How to Prepare for a Custody Trial

Learn the importance of having a custody trial as your last option, and how it will affect your child. In the case there is no other way but to have a trial, get to know what you can do to be ready and how to proceed.

By Brette McWhorter Sember, JD
March 12, 2009

First, it must be understood that a trial should be your last alternative. Custody trials are incredibly painful and difficult for parents and children. A trial requires you to rip each other apart and say the worst things possible about each other. After a custody trial, it is extremely difficult to move past the ugliness and parent together cooperatively. The trial is also terrible for your child. He loves you both, and knowing you are hurting each other because of him is very damaging. As much as you try to shield your child from the trial, he is going to know about it and he is going to see the effect it is having on you. Your child likely will feel he is placed in a situation where he is supposed to somehow choose between you and knows that it is a situation in which he cannot win. Never ever try to bribe your child or convince him about what he should say to the law guardian or the judge. It's quite common for kids put in that position to walk into the judge's chambers and proudly report how Daddy is buying them a puppy if the judge lets the child live with him.

Child Custody

If you have been unable to reach an agreement and have no choice but to have a custody trial, there are some things you can do to prepare for it and help your attorney (if you have one) present a good case.

You must learn to document everything. Keep a journal and write down each incident that occurs with the other parent in terms of your child, such as missed visitations or times when the child is returned to you dirty. Write down everything you do with your child. This will help you present evidence of what happens on a daily basis. You should also use a calendar to record when your child is in each household so that you can quickly reference this information and be able to show a clear pattern of how your child splits his or her time between parents.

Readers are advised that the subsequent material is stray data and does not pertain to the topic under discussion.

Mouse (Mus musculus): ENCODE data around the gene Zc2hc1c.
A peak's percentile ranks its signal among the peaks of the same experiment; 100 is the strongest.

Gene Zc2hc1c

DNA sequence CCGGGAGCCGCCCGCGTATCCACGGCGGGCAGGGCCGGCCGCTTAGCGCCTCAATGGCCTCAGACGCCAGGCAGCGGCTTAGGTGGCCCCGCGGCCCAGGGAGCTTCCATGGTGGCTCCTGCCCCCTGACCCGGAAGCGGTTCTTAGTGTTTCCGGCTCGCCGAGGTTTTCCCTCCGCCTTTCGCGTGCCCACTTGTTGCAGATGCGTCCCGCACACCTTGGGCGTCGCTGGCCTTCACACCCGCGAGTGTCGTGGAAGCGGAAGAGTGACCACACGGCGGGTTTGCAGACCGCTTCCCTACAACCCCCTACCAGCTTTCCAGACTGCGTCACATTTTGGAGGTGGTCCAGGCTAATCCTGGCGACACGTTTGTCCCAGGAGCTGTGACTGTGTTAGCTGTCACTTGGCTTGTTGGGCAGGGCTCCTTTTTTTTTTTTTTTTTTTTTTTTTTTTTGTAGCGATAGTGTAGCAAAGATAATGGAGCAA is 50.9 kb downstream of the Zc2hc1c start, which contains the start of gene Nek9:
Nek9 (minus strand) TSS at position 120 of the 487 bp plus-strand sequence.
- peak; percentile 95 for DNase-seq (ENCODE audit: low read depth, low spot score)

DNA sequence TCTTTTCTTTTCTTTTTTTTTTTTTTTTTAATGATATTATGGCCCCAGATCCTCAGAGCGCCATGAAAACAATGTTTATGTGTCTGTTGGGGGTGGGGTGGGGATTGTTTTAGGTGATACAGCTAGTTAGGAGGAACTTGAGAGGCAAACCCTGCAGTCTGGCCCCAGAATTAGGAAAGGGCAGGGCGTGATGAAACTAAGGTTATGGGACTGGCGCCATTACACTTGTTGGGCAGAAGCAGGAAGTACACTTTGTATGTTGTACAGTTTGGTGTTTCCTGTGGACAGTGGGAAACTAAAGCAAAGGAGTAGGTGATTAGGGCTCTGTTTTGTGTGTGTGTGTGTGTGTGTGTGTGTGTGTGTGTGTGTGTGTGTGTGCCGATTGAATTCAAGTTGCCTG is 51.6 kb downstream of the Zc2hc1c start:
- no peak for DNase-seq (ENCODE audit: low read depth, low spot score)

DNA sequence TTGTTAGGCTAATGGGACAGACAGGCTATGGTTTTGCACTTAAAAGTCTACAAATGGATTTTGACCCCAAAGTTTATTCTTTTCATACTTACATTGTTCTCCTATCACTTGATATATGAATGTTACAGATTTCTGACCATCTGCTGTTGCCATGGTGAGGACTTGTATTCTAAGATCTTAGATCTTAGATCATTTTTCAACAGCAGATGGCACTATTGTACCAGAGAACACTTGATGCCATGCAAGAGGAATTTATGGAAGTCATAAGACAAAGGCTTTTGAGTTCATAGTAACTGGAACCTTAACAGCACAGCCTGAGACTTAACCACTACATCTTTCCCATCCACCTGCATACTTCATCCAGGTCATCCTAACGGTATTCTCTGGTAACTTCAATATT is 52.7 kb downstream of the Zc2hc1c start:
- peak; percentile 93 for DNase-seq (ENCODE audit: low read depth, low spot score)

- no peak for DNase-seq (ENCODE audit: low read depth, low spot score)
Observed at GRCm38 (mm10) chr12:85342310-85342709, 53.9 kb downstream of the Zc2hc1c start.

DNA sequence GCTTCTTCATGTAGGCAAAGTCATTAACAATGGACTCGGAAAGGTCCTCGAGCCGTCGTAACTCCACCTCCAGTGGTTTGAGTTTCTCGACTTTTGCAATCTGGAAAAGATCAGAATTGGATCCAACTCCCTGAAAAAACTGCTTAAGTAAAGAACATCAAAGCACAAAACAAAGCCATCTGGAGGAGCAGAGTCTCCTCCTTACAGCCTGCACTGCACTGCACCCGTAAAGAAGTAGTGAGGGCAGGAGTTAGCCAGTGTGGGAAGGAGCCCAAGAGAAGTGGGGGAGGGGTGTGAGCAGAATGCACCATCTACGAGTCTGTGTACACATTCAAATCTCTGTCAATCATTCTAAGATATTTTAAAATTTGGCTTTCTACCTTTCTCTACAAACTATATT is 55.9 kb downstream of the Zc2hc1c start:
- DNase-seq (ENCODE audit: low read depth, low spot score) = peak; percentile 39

Ask your attorney if it is legal to tape-record your spouse without her permission in your state. If so, you can make audio recordings of your conversations with her that back up your position. This could be useful if your spouse says things to you such as, "I don't care what our daughter thinks -- she's a dirty little tramp." Getting something like that on tape would be very useful in court.

You should also accumulate and take photographs. Photographs can be used to show the condition of your spouse's home or vehicle or the condition the child is in when brought to you by the other parent. Photos can also showcase the terrific times you have had with your child and the child's room or facilities at your home for the child. Videotapes can be used in the same way as photographs to provide visual evidence.

Spend as much time as possible with your attorney going over all your evidence and everything you can testify about. Provide a list of witnesses your attorney can call who will support your case. During the trial, let your attorney handle things, but if someone has said something that isn't true or if you've just thought of something very important, your attorney needs to ask a witness, write a note or ask the attorney if you can have a brief recess.


Excerpted from The Complete Divorce Handbook (Sterling) by Brette McWhorter Sember, JD.


For more articles on child custody, visit http://www.divorcemag.com/articles/Child_Custody.

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March 12, 2009
Categories:  Child Custody

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